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Ryan Snelgrove and Laura Wood
Daniel Wigfield and Ryan Snelgrove
In March 2017, responding to a pressure to improve athlete development and enjoyment, Hockey Canada moved to change how youth are introduced to hockey by mandating the implementation of a cross-ice development program for its entry-level participants. The mandate of cross-ice programming was to ensure that all 75,000 entry-level participants received increased touches of the puck on an appropriately sized playing surface; thus, heightening their spatial awareness and foundational skills necessary to enjoyably move forward in hockey. As is common for many sport organizations, the proposed programming changes were met with resistance by some stakeholders. Surprisingly, the resistance to the programming changes evolved into a much-publicized intergroup conflict within Hockey Canada’s largest market. The dispute could not be resolved in time for the beginning of the 2017–2018 season. As a result, the defiant local leagues were granted a one-year reprieve from implementing cross-ice programming. With only a one-year reprieve granted, Hockey Canada must now determine the appropriate steps to fully implement their desired programming change and ensure that resistance-based conflicts are limited in the future.
Ryan Snelgrove and Laura Wood
This article describes the design of an undergraduate course in which students learn how to cocreate change using social entrepreneurship. This approach is presented as a way of broadening sport management students’ awareness of nontraditional career opportunities and facilitating an understanding of the skills and knowledge necessary to succeed as a social entrepreneur. Drawing on situational learning theory and cognitive learning theory, the course facilitates learning through student engagement in a community of practice and weekly workshops.
Spencer Riehl, Ryan Snelgrove, and Jonathon Edwards
Responding to a pressure to increase athlete enjoyment and improve athlete development, governing bodies in sport have sought to adapt policies and programs. This study describes a governing association’s failed attempt at selling an optional change to some local associations. Data were collected through semistructured interviews with coaches and board members within two local minor hockey associations and executive decision makers in a provincial governing association (Ontario Minor Hockey Association) in Ontario, Canada. The Ontario Minor Hockey Association sought to maintain the institution by influencing local associations to change the way minor hockey was played (i.e., adopting cross-ice play). They attempted to influence local associations through education, local change champions, and the success of other hockey associations that underwent the change. The two local associations in this study ultimately resisted a shift to cross-ice play, citing history and tradition, constrained organizational resources, operational challenges with change, and change not being mandated.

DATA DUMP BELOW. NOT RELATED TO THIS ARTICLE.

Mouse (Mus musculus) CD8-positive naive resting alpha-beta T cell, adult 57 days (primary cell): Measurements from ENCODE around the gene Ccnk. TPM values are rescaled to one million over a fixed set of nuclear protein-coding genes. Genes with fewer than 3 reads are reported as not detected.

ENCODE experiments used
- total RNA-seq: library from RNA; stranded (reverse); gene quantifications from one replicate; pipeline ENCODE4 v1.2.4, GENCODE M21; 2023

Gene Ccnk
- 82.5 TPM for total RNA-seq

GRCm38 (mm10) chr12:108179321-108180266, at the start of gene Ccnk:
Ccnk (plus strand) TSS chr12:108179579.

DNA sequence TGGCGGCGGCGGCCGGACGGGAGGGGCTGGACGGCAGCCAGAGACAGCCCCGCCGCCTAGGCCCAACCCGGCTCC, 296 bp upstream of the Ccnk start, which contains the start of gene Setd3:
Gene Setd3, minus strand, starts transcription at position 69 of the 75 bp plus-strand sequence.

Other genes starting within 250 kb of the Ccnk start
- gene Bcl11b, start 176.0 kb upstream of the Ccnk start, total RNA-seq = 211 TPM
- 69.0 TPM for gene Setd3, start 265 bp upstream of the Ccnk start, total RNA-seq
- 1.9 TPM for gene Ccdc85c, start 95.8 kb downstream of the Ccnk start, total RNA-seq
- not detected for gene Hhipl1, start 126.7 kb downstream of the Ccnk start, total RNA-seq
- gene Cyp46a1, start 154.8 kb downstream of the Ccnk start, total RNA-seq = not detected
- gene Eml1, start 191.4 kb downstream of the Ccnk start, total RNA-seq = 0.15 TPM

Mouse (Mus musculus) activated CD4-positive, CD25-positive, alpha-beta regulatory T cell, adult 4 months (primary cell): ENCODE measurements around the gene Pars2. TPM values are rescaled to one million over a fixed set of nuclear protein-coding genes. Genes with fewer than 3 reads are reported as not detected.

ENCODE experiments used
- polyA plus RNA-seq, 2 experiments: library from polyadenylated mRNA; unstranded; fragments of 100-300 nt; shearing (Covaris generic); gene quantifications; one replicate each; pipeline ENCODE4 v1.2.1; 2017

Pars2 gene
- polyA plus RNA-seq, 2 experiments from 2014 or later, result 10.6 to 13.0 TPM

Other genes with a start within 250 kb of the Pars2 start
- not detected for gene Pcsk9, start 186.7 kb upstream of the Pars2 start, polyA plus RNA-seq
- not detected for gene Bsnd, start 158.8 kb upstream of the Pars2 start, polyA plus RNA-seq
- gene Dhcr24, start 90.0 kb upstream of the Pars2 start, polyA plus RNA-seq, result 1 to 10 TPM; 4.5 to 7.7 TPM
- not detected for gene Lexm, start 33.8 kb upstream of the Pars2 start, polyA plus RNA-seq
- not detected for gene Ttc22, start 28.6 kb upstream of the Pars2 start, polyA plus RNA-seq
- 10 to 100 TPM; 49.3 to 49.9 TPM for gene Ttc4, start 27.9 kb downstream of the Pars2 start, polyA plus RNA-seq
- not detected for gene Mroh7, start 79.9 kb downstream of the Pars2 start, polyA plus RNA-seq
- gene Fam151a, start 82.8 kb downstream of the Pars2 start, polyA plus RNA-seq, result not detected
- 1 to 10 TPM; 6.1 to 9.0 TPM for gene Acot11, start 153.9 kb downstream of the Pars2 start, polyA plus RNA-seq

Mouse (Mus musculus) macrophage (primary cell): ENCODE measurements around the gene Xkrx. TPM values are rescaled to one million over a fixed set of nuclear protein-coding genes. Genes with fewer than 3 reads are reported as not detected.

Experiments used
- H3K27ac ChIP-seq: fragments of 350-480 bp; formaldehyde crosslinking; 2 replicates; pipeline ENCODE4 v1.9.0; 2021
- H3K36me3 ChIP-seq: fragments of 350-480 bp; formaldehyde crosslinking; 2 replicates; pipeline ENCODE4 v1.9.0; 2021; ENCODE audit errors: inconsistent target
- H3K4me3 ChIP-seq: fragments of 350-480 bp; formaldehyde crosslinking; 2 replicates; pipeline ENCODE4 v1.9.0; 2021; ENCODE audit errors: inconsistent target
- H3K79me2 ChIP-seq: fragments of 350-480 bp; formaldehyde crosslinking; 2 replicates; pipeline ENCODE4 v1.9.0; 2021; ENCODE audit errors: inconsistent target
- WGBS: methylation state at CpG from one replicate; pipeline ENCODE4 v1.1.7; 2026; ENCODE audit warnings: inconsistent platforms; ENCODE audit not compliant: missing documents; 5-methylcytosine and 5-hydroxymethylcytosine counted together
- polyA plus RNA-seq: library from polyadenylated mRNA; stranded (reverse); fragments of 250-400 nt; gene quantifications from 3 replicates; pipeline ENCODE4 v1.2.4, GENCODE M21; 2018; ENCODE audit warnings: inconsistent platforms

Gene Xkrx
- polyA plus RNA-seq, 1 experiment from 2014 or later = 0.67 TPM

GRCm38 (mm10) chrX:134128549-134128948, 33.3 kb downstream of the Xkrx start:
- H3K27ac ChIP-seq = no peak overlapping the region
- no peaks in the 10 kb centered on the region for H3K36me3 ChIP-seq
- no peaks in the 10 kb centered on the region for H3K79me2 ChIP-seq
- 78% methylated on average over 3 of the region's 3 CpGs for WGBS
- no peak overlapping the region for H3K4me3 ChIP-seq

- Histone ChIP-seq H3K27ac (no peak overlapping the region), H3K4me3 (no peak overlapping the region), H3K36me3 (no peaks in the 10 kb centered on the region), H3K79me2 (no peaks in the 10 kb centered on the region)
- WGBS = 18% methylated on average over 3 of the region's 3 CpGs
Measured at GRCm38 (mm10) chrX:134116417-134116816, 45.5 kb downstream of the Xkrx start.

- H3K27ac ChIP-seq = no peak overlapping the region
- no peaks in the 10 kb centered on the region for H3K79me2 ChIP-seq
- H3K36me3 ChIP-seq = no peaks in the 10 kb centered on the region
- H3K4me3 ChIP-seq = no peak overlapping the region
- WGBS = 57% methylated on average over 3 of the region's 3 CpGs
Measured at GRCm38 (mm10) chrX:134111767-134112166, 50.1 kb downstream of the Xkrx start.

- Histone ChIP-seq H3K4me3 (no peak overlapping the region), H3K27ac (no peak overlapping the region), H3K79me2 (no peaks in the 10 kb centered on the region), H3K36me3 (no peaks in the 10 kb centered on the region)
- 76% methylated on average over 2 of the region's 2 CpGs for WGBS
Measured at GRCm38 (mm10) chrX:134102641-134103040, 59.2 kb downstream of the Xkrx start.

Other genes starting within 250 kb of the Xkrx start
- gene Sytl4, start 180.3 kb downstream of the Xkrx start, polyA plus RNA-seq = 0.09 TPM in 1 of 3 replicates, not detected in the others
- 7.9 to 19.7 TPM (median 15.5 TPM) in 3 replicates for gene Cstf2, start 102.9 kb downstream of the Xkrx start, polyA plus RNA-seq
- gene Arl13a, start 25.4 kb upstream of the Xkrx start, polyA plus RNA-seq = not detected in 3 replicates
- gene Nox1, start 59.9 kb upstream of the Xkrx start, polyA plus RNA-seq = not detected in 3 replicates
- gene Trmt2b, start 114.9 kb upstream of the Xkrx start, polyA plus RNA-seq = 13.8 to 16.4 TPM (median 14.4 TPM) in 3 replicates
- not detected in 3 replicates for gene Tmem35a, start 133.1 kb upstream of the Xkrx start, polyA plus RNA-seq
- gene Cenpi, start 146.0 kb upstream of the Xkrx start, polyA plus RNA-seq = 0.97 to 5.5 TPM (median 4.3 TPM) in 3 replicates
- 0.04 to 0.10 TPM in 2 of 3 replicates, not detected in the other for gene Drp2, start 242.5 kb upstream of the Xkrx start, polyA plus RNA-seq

Julie Legg, Ryan Snelgrove, and Laura Wood
The purpose of this study was to examine the process of change at the level of youth sport by identifying the impetus for change, responses to change by stakeholders, and factors that constrained or aided the change process. Theoretically, this study builds upon an existing integrative change model. The context of this research is two youth soccer associations in Ontario, Canada, undergoing a long-term structural redesign mandated by the provincial soccer association. Stakeholders from local soccer clubs, as well as the Ontario Soccer Association (N = 20), identified key factors influencing the implementation and success of change. Pressures to change and individual efforts made by board members, coaches, and parents were noted as aiding the change process. Limited collaboration with stakeholders, poor communication, misunderstandings of the change, and constrained organizational capacity negatively affected the change process.